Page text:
A major aspect of algae that makes algal biofuels a reasonable area for further biofuel research is their high production of lipids. Algae are photosynthetic plants that harness solar energy for rapid biomass production, a great amount of that mass being formed as carbohydrates. Under specific conditions, many algal strains have the ability to produce lipids, which are precursors to fuel. Scientists have found that growing algae under stressful conditions (i.e. restricting nutrients) is one way to influence the algae to produce lipids. (Menetrez 7074)
In addition to the production of lipids for biofuels, the ability of algae to grow in a variety of habitats, many of these being unfavorable for most agricultural products, has kept the interest of environmentalists pursuing algal biofuel research. Algae have the ability to grow in wastewater, seawater, and brackish waters. This eliminates the biofuel’s competition with arable land for agricultural uses, which has been a major problem for corn ethanol use for biofuels. (Ferrell, Starisky-Reed 3)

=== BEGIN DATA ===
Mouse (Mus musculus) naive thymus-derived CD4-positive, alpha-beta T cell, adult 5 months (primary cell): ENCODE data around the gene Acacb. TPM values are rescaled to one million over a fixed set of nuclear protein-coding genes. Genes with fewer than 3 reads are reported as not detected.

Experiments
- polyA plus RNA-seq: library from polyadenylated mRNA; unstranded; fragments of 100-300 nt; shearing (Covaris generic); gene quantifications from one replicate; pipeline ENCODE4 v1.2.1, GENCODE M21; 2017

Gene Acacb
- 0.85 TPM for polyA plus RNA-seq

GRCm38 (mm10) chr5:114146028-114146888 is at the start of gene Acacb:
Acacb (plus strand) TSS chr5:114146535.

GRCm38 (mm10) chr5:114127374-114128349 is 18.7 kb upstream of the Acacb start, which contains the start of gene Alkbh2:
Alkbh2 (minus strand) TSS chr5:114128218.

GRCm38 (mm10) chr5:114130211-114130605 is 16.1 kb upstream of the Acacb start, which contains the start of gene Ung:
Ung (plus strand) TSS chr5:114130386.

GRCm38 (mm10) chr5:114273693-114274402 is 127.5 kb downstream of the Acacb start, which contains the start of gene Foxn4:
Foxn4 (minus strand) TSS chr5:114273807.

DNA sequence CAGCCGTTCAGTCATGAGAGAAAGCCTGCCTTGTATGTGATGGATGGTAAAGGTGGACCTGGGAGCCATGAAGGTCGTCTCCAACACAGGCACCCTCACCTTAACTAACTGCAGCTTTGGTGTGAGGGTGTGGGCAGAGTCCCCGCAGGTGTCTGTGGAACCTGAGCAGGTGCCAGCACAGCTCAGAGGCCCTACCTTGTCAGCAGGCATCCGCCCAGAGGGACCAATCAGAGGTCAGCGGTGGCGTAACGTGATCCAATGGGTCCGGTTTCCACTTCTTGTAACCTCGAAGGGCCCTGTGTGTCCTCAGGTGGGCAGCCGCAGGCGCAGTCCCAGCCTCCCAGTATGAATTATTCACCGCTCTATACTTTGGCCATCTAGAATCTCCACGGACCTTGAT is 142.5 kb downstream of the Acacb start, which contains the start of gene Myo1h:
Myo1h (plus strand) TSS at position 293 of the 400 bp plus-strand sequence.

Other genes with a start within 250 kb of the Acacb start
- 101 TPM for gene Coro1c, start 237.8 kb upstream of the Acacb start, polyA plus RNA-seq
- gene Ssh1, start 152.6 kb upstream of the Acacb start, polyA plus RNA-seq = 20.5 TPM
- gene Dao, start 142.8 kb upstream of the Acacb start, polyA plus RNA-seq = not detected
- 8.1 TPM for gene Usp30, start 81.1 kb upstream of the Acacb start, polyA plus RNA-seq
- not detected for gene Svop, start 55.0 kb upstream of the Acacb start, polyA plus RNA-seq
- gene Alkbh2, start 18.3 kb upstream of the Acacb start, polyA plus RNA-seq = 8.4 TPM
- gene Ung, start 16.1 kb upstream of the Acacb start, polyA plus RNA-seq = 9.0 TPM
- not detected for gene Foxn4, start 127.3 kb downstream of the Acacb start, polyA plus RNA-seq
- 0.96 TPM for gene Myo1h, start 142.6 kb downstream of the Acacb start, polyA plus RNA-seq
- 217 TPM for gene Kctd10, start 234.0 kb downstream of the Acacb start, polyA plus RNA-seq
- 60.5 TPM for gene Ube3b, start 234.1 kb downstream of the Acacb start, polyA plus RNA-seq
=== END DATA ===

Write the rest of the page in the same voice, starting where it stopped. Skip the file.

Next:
Not only can algae be grown in numerous, otherwise unusable, areas, there is also a high oil production per land used. Scientists at the University of Michigan recently estimated that land the size of New Mexico could potentially be used to produce enough algae fuel to replace the United States’ petroleum use (University of Michigan). This high oil production for land use is a strong aspect to aspiring algal fuels, as it may be reasonable to produce mass amounts of the biofuels for commercial purposes.